Concurrency (computer science)

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The "Dining Philosophers", a classic problem involving concurrency and shared resources An illustration of the dining philosophers problem.png
The "Dining Philosophers", a classic problem involving concurrency and shared resources

In computer science, concurrency is the ability of different parts or units of a program, algorithm, or problem to be executed out-of-order or in partial order, without affecting the final outcome. This allows for parallel execution of the concurrent units, which can significantly improve overall speed of the execution in multi-processor and multi-core systems. In more technical terms, concurrency refers to the decomposability of a program, algorithm, or problem into order-independent or partially-ordered components or units of computation. [1]

Contents

According to Rob Pike, concurrency is the composition of independently executing computations, [2] and concurrency is not parallelism: concurrency is about dealing with lots of things at once but parallelism is about doing lots of things at once. Concurrency is about structure, parallelism is about execution, concurrency provides a way to structure a solution to solve a problem that may (but not necessarily) be parallelizable. [3]

A number of mathematical models have been developed for general concurrent computation including Petri nets, process calculi, the parallel random-access machine model, the actor model and the Reo Coordination Language.

History

As Leslie Lamport (2015) notes, "While concurrent program execution had been considered for years, the computer science of concurrency began with Edsger Dijkstra's seminal 1965 paper that introduced the mutual exclusion problem. ... The ensuing decades have seen a huge growth of interest in concurrency—particularly in distributed systems. Looking back at the origins of the field, what stands out is the fundamental role played by Edsger Dijkstra". [4]

Issues

Because computations in a concurrent system can interact with each other while being executed, the number of possible execution paths in the system can be extremely large, and the resulting outcome can be indeterminate. Concurrent use of shared resources can be a source of indeterminacy leading to issues such as deadlocks, and resource starvation. [5]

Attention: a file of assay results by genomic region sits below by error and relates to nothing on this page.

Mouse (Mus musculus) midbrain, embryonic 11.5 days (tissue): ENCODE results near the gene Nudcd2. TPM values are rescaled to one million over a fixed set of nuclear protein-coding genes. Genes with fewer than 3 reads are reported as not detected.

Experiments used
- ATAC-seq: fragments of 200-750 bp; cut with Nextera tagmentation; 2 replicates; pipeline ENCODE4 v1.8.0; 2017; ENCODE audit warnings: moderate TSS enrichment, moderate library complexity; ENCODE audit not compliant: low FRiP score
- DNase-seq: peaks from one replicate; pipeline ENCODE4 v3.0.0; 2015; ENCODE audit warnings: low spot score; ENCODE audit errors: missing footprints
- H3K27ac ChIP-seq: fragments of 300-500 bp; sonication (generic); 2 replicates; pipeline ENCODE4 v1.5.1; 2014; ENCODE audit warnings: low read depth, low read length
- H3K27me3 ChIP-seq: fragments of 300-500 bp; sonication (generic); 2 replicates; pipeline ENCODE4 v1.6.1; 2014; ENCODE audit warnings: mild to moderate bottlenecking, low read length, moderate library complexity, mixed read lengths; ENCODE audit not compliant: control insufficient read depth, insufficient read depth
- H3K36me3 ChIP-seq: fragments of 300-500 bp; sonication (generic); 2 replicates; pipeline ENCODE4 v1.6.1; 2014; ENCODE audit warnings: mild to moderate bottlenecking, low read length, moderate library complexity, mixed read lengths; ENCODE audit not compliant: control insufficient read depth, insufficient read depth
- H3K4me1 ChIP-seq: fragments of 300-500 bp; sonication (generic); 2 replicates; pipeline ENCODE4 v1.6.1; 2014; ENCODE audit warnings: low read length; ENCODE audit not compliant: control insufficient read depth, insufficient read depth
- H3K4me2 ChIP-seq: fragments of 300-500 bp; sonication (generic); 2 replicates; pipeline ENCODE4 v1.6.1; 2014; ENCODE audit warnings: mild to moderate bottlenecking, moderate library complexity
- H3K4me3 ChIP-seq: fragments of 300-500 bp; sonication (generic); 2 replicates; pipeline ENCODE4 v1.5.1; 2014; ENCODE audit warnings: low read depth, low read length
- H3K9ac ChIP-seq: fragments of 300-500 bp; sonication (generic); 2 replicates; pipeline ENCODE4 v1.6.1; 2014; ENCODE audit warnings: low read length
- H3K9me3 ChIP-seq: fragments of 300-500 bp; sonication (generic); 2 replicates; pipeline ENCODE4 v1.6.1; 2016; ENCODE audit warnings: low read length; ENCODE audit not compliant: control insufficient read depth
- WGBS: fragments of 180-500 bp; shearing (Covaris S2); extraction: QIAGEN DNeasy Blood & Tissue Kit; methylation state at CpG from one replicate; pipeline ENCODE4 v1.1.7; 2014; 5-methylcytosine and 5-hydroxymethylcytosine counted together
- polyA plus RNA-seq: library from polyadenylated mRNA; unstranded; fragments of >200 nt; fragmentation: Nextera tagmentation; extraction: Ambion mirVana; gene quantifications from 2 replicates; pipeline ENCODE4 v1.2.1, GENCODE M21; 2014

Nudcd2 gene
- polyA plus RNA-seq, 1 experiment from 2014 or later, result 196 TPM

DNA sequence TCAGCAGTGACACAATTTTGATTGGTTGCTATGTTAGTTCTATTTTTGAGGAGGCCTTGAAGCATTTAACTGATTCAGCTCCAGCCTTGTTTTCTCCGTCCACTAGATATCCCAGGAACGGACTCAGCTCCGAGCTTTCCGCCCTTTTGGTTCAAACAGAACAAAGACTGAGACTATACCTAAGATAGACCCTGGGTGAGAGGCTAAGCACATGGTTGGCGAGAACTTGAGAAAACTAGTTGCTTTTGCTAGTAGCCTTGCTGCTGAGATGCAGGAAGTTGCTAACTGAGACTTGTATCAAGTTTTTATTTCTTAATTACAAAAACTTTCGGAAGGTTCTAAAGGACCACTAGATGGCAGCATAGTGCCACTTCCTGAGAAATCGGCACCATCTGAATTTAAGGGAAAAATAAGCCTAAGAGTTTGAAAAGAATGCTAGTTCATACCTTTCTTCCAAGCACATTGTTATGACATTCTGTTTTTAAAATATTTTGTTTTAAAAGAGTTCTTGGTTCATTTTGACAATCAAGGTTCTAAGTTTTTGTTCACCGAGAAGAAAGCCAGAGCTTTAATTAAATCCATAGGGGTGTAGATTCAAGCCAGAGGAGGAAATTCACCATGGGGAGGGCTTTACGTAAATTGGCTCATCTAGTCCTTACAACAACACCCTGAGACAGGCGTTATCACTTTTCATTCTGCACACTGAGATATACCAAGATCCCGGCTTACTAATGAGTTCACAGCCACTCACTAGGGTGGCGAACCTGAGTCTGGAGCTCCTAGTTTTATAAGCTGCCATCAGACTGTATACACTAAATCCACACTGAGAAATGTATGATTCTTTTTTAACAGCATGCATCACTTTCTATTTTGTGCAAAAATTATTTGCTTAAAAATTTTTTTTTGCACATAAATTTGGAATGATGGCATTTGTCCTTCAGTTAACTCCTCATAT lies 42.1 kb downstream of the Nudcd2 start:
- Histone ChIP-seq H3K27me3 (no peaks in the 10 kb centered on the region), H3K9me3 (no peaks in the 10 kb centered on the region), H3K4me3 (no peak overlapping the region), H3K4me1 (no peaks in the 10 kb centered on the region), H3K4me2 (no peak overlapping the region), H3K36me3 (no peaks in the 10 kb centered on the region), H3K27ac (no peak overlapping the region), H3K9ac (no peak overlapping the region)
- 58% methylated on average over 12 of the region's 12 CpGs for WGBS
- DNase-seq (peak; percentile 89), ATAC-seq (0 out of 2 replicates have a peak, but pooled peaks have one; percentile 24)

Design of concurrent systems often entails finding reliable techniques for coordinating their execution, data exchange, memory allocation, and execution scheduling to minimize response time and maximise throughput. [6]

Theory

Concurrency theory has been an active field of research in theoretical computer science. One of the first proposals was Carl Adam Petri's seminal work on Petri nets in the early 1960s. In the years since, a wide variety of formalisms have been developed for modeling and reasoning about concurrency.

Models

A number of formalisms for modeling and understanding concurrent systems have been developed, including: [7]

Some of these models of concurrency are primarily intended to support reasoning and specification, while others can be used through the entire development cycle, including design, implementation, proof, testing and simulation of concurrent systems. Some of these are based on message passing, while others have different mechanisms for concurrency.

The proliferation of different models of concurrency has motivated some researchers to develop ways to unify these different theoretical models. For example, Lee and Sangiovanni-Vincentelli have demonstrated that a so-called "tagged-signal" model can be used to provide a common framework for defining the denotational semantics of a variety of different models of concurrency, [9] while Nielsen, Sassone, and Winskel have demonstrated that category theory can be used to provide a similar unified understanding of different models. [10]

The Concurrency Representation Theorem in the actor model provides a fairly general way to represent concurrent systems that are closed in the sense that they do not receive communications from outside. (Other concurrency systems, e.g., process calculi can be modeled in the actor model using a two-phase commit protocol. [11] ) The mathematical denotation denoted by a closed system S is constructed increasingly better approximations from an initial behavior called S using a behavior approximating function progressionS to construct a denotation (meaning ) for S as follows: [12]